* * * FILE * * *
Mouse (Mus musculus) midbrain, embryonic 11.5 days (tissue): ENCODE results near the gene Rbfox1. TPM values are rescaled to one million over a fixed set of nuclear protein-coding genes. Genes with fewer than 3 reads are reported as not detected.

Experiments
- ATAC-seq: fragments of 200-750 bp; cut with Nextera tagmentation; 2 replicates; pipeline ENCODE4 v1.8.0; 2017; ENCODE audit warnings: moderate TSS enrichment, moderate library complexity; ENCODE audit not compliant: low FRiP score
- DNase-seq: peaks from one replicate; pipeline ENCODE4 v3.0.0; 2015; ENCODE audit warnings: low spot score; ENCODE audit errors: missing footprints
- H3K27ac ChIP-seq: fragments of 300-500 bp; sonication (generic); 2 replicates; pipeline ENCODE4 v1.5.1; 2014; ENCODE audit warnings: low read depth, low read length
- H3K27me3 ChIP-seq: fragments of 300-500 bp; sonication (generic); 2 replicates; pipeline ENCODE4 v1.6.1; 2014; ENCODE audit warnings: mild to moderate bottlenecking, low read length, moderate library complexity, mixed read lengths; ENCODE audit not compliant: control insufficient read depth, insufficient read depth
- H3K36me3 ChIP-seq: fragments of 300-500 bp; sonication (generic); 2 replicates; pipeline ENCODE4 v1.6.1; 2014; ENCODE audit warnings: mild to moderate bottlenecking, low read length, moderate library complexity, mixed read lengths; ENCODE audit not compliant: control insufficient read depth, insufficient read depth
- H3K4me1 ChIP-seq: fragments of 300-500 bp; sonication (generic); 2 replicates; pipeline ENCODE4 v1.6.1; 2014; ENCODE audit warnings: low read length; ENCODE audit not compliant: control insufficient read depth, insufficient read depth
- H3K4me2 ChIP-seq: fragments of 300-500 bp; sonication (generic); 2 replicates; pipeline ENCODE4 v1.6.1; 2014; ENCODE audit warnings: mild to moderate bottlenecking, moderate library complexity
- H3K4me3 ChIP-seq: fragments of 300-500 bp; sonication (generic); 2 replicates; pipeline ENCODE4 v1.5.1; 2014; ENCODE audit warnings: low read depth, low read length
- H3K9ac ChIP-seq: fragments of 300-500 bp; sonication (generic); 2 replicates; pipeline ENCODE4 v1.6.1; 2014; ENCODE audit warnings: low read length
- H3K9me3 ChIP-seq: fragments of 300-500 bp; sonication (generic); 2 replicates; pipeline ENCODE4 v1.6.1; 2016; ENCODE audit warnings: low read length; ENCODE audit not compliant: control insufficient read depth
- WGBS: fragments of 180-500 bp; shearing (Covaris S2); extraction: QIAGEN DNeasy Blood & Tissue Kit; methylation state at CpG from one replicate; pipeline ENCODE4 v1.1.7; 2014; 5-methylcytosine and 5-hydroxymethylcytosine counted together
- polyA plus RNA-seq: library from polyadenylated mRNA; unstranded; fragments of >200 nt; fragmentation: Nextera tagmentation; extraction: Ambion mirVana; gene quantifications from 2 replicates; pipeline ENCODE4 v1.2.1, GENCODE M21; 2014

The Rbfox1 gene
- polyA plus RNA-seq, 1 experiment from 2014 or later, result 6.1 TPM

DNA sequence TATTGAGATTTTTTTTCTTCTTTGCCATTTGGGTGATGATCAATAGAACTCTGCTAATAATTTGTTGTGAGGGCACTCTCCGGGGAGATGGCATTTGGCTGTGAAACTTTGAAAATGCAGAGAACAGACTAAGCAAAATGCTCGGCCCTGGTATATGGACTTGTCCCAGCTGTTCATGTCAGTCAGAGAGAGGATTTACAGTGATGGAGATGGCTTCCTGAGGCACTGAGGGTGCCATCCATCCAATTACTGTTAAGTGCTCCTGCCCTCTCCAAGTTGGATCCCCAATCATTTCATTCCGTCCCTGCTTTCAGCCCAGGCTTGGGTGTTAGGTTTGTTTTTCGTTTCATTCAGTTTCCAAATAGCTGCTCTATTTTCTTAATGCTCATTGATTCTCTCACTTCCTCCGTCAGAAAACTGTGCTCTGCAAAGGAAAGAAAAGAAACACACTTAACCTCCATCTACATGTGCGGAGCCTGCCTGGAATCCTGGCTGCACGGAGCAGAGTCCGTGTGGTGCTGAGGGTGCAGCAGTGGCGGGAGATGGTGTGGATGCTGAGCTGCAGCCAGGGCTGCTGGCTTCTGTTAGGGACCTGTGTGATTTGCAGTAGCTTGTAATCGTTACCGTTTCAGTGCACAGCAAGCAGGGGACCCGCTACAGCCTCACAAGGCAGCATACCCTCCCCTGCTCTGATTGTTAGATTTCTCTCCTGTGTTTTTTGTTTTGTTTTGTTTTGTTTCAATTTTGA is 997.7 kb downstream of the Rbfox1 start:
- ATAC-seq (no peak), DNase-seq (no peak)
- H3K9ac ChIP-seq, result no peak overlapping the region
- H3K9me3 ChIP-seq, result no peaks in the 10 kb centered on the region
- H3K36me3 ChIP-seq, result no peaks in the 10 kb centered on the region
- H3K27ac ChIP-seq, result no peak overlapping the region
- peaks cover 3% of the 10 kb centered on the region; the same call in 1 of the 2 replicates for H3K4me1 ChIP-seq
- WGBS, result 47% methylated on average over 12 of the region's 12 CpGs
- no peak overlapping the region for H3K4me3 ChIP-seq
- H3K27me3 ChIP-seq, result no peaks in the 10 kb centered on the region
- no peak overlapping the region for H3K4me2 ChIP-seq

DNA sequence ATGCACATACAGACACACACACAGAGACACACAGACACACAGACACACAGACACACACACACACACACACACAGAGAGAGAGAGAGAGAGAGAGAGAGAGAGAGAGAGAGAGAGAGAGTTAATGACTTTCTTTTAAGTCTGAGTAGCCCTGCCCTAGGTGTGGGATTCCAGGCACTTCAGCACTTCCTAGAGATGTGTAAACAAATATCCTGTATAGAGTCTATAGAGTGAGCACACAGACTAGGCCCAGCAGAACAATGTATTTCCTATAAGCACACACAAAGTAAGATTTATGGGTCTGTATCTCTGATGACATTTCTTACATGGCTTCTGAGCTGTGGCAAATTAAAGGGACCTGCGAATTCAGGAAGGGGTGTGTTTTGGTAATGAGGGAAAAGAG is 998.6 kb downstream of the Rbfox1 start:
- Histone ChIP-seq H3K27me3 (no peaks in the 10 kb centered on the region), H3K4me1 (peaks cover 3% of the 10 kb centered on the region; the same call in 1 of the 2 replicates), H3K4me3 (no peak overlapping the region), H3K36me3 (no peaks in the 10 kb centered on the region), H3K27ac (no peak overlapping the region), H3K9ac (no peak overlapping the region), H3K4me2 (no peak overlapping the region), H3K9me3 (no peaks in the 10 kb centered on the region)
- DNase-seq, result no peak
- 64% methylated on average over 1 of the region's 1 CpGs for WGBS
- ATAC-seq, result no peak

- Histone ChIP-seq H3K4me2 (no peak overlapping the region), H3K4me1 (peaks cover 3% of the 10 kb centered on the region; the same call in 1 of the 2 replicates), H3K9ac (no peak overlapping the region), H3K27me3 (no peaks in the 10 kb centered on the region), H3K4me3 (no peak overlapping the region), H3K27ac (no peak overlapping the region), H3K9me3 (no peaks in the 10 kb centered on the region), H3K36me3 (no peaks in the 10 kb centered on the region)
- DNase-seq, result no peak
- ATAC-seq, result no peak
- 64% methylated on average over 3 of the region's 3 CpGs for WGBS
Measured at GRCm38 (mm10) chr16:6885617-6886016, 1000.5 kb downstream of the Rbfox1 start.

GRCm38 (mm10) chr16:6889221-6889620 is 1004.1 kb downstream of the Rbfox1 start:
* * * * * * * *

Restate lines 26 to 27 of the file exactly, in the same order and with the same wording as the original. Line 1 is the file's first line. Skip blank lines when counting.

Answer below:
- H3K27me3 ChIP-seq, result no peaks in the 10 kb centered on the region
- no peak overlapping the region for H3K4me2 ChIP-seq